Anyway, this €3.1 billion per year is just for the Anglo mess. The Irish government is in all sorts of other financial and economic trouble without that particular millstone hanging around their neck. So ministers have been appearing on our screens for the past couple of years insisting that “a deal on the promissory notes” is just around the corner. It’s a hell of a big corner.
Because rushed, late-night decisions always turn out well
Last night, during a last-minute, rushed sitting of The Dáil (the Irish parliament) – in a move that eerily echoes the night of the blanket Bank Guarantee back in September 2008 – the zombie bank was finally wound up. Part of it was transferred to NAMA (the National Asset Management Agency), which was a structure set up to handle the bad debts of the banking industry after the collapse of 2008. And the promissory notes have disappeared for good.
Except they haven’t of course. The plan is to replace them with government-issued bonds. Perhaps 15 year bonds… perhaps 20 years… perhaps 30 years… who knows? Our government is awaiting instruction from the European Central Bank. Because heaven forbid the Irish people be permitted to have a say in the repayment terms for private debts they shouldered at the behest of the ECB.
As I say, this is being portrayed as a victory by our government. In reality it’s nothing more than the final step in the transformation of the private debt into sovereign debt. Up until now the mechanism of the promissory notes provided a barrier of sorts (albeit a very weak, almost invisible one) between the Anglo-Irish Bank losses and Irish sovereign debt. The Irish government – if it actually had any principles – could have cancelled those notes without triggering a sovereign default (though in all likelihood the markets would have reacted in much the same way as they would have done in the case of such a default). There would have been a short-term crisis, certainly, but this time next year the Irish people would have weathered that crisis and we’d have shrugged off €32 billion of debts we never incurred.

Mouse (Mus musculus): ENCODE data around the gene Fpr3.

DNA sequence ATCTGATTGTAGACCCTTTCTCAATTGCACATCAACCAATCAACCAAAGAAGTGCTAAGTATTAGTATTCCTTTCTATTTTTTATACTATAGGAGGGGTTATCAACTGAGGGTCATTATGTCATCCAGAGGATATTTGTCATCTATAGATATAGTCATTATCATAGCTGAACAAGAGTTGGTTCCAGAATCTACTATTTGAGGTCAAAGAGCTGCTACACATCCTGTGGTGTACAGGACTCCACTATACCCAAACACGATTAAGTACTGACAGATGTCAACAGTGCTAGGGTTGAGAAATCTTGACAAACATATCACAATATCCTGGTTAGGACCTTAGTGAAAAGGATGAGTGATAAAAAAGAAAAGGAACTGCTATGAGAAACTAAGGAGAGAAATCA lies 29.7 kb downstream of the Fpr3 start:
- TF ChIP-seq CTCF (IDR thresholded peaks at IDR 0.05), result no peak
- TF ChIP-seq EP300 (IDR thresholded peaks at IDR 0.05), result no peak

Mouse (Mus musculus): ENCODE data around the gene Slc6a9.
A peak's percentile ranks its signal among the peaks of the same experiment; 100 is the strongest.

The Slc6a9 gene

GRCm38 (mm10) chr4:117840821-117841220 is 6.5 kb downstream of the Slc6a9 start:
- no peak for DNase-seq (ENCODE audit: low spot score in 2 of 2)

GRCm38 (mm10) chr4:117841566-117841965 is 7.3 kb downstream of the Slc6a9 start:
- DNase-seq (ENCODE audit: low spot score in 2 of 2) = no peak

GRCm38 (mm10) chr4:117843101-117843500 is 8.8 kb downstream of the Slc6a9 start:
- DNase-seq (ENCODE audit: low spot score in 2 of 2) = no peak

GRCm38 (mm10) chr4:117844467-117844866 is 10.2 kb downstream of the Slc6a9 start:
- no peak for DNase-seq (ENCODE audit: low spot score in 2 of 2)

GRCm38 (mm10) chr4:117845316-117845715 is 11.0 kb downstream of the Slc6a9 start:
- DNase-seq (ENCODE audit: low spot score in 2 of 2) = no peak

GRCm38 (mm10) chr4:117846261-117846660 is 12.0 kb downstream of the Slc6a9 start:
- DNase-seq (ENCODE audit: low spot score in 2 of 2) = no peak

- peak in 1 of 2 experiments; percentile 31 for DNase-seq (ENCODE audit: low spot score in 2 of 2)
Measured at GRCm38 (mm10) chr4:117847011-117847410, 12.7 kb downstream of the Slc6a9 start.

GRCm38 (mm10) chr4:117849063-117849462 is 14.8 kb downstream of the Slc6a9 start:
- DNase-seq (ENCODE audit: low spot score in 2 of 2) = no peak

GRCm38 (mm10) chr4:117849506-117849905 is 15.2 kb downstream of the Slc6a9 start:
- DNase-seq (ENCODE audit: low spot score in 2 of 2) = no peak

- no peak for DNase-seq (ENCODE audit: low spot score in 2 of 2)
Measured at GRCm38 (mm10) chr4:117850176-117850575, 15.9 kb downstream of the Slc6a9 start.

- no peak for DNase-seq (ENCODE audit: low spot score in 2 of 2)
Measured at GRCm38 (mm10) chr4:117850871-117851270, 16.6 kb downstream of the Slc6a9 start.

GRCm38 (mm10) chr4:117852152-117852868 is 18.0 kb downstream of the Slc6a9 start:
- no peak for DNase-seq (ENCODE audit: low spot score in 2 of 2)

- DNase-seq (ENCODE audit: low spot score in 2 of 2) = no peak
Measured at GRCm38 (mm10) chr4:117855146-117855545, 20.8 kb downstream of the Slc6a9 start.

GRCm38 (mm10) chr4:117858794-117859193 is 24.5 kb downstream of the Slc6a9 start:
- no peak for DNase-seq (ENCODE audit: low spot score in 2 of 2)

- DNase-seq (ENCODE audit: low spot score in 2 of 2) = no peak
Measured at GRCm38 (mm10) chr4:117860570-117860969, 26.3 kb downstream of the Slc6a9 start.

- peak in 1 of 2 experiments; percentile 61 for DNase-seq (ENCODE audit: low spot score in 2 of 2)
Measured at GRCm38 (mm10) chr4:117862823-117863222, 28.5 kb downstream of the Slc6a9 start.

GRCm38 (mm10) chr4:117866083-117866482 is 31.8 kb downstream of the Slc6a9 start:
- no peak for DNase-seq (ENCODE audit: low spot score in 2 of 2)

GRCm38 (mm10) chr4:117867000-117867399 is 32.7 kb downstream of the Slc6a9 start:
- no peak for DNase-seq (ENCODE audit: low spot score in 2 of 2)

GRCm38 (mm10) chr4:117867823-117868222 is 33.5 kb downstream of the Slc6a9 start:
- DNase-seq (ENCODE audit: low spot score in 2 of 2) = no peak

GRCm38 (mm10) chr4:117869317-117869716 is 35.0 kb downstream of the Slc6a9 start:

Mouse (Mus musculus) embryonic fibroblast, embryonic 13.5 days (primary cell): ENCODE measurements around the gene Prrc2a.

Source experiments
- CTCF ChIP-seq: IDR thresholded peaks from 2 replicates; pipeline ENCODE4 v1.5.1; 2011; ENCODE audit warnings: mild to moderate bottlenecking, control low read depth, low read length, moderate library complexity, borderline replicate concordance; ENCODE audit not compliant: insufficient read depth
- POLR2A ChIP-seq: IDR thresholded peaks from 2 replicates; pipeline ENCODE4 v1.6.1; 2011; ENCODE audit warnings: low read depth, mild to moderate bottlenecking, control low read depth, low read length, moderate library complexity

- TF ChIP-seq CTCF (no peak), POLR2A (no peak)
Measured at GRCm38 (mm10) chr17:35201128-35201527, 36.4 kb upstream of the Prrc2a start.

Of course, we’d still have billions of private debt on our books thanks to NAMA and the other banks, but that particular weight would have been lifted.
Instead, our government has basically mixed all that Anglo debt in with our other debt. It is ours now, and refusal to pay it would constitute a national default. Our finance minister, Michael Noonan, has managed to summon the awesome power of all twelve of his brain cells and sunk us even further into debt than we already were. As he did so, our glorious leader (Enda “The Irish People Went Mad Borrowing” Kenny) insisted that extending the terms of repayment represents some kind of triumph. I’m expecting to see a photo of him stepping off a plane waving an ECB document in the air. “Growth in our time” he’ll exclaim. And then trip down the stairs.
It strikes me that portraying a repayment extension as a victory is about as insidious as it gets. Ireland is like a man being forced to pay off someone else’s mortgage. “Look”, say the ECB, “we realise you’re having some problems paying this debt as fast as we’d like you to. So we’ve decided to let your kids help you pay it off once they’re old enough to work. Can’t say fairer than that!”
Except you can. Pretty much anything else you say would be fairer than that.
[The issuing of long-term bonds] is using posterity with the utmost cruelty; because it is leaving them the great work to do, and a debt upon their backs, from which they derive no advantage. Such a thought is unworthy a man of honor, and is the true characteristic of a narrow heart and a peddling politician.Thomas Paine | Common Sense